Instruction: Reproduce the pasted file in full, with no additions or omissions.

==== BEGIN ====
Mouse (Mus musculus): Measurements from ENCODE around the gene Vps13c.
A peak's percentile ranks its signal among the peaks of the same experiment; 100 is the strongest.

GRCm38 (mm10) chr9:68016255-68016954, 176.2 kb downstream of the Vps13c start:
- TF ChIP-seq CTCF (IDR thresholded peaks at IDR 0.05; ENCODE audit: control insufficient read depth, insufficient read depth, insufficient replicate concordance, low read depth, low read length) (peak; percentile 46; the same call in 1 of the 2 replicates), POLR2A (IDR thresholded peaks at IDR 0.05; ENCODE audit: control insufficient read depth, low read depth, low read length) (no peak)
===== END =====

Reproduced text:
Mouse (Mus musculus): Measurements from ENCODE around the gene Vps13c.
A peak's percentile ranks its signal among the peaks of the same experiment; 100 is the strongest.

GRCm38 (mm10) chr9:68016255-68016954, 176.2 kb downstream of the Vps13c start:
- TF ChIP-seq CTCF (IDR thresholded peaks at IDR 0.05; ENCODE audit: control insufficient read depth, insufficient read depth, insufficient replicate concordance, low read depth, low read length) (peak; percentile 46; the same call in 1 of the 2 replicates), POLR2A (IDR thresholded peaks at IDR 0.05; ENCODE audit: control insufficient read depth, low read depth, low read length) (no peak)